Are Women Authors Selling Themselves Short?
As poetry editor for Compose for the past three years, I’ve read a lot of poems. In fact, so far, I’ve managed to read every single poem submitted to us. So believe me when I tell you I speak from experience when I say the following: women poets are sending us poems orders of magnitude better than their male counterparts.
And that may be a bad thing.
Let me take a step back: Compose is a small, barely three-year-old, online-only literary journal. I love what we do, and I love the work we showcase, but we are merely a small, barely three-year-old, online-only journal. And, consistently, we have women poets far above our merits submit to us, so much so that in the last two issues, I’ve found room for only two male poets.
I need to repeat this: I am amazed at the number of great poems we get from women with several books out (not self-published) and with solid journal publications under their belt. I am amazed because I don’t see the same from male poets, though we’ve been lucky to publish a few such. But there’s no comparison: for every mid-career, established male poet who submits to us, I see at least five or six such female poets in our slush pile.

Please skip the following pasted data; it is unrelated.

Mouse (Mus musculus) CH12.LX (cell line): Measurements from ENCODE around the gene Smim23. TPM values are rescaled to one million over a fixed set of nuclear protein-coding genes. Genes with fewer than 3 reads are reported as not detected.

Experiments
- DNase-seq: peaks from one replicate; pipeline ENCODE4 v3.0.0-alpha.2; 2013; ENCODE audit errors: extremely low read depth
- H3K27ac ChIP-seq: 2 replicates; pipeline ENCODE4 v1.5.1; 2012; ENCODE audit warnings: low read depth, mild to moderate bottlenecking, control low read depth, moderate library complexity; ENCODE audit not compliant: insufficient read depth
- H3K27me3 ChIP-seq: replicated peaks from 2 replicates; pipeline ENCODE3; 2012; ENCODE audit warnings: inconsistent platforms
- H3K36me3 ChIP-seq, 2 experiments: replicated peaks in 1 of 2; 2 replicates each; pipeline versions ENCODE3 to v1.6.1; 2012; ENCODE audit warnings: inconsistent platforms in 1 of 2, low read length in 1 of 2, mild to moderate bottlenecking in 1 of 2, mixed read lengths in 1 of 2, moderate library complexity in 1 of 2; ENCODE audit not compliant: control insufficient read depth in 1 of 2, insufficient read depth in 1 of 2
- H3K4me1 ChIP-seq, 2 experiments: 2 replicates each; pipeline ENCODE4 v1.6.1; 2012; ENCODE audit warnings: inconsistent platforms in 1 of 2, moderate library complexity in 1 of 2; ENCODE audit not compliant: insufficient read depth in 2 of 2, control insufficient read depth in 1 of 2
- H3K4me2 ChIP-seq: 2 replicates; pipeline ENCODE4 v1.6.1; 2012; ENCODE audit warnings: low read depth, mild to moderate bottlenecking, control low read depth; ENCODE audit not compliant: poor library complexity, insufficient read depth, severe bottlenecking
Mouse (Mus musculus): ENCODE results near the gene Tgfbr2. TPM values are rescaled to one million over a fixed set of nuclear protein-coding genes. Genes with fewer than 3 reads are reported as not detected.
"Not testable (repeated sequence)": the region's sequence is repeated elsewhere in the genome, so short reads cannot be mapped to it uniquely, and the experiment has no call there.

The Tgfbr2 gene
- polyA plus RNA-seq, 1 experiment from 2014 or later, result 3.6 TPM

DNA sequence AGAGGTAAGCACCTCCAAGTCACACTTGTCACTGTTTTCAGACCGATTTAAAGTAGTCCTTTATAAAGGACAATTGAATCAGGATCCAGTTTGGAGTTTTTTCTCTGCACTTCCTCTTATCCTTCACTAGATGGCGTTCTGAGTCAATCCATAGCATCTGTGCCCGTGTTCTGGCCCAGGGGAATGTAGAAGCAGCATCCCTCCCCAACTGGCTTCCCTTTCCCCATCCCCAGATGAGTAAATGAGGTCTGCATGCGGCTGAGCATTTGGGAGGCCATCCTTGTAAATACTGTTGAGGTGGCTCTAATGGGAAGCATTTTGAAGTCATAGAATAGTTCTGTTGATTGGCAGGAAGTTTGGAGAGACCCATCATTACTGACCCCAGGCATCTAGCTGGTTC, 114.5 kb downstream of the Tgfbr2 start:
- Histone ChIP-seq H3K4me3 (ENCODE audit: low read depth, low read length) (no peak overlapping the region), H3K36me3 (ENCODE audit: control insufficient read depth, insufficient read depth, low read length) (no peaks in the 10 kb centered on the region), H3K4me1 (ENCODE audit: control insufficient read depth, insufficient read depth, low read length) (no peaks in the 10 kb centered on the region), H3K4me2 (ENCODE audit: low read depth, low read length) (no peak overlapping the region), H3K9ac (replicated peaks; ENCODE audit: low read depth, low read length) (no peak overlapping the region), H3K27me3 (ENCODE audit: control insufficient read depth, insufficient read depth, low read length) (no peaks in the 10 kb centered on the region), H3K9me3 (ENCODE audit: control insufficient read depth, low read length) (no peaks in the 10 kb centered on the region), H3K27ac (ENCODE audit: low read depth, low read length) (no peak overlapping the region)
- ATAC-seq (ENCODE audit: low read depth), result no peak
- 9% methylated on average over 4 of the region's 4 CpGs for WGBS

Why are so many women, and so few men, so far beyond our reputation submitting to us?
Is it because these women have had their work rejected everywhere else and are submitting below their level out of necessity?
Is it because women are more willing to send their work to new, untested publications?
Or could it be that women are selling themselves short, long accustomed to rejection, and so are sending great work to places that, frankly, haven’t earned such submissions?
To crystallize my question: why are so many women sending us such great work when their male counterparts (as in, in the same stage of their publishing career) so seldom do?
I don’t have an answer, and not being a woman, I don’t want to offer one. But I’ll ask a question:
Are women poets so conditioned and/or accustomed to selling themselves short that they routinely submit to journals below their heft?
I am happy to publish such poems. And I am thankful for them. But I can’t help but feel they belong in far more accomplished editorial hands than mine.